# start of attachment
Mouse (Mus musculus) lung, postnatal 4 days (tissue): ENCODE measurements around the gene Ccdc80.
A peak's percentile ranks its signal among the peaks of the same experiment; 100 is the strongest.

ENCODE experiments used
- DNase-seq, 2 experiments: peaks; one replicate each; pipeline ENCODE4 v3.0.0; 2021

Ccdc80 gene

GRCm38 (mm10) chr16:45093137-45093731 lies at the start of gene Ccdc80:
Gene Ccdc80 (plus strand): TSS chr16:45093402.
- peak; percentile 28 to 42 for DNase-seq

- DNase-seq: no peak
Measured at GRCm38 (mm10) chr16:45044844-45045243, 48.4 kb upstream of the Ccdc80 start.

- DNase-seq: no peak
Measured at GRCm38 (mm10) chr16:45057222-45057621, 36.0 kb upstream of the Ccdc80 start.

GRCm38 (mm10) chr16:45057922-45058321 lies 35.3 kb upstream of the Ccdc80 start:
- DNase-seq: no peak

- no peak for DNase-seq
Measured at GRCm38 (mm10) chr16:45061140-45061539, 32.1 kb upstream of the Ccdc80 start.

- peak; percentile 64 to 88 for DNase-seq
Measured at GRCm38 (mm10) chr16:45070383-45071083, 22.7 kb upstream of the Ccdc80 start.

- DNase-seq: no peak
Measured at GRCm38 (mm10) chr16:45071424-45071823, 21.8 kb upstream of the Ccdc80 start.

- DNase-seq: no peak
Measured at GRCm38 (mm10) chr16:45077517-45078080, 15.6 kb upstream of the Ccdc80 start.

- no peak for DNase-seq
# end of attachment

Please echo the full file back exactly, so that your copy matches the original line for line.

Mouse (Mus musculus) lung, postnatal 4 days (tissue): ENCODE measurements around the gene Ccdc80.
A peak's percentile ranks its signal among the peaks of the same experiment; 100 is the strongest.

ENCODE experiments used
- DNase-seq, 2 experiments: peaks; one replicate each; pipeline ENCODE4 v3.0.0; 2021

Ccdc80 gene

GRCm38 (mm10) chr16:45093137-45093731 lies at the start of gene Ccdc80:
Gene Ccdc80 (plus strand): TSS chr16:45093402.
- peak; percentile 28 to 42 for DNase-seq

- DNase-seq: no peak
Measured at GRCm38 (mm10) chr16:45044844-45045243, 48.4 kb upstream of the Ccdc80 start.

- DNase-seq: no peak
Measured at GRCm38 (mm10) chr16:45057222-45057621, 36.0 kb upstream of the Ccdc80 start.

GRCm38 (mm10) chr16:45057922-45058321 lies 35.3 kb upstream of the Ccdc80 start:
- DNase-seq: no peak

- no peak for DNase-seq
Measured at GRCm38 (mm10) chr16:45061140-45061539, 32.1 kb upstream of the Ccdc80 start.

- peak; percentile 64 to 88 for DNase-seq
Measured at GRCm38 (mm10) chr16:45070383-45071083, 22.7 kb upstream of the Ccdc80 start.

- DNase-seq: no peak
Measured at GRCm38 (mm10) chr16:45071424-45071823, 21.8 kb upstream of the Ccdc80 start.

- DNase-seq: no peak
Measured at GRCm38 (mm10) chr16:45077517-45078080, 15.6 kb upstream of the Ccdc80 start.

- no peak for DNase-seq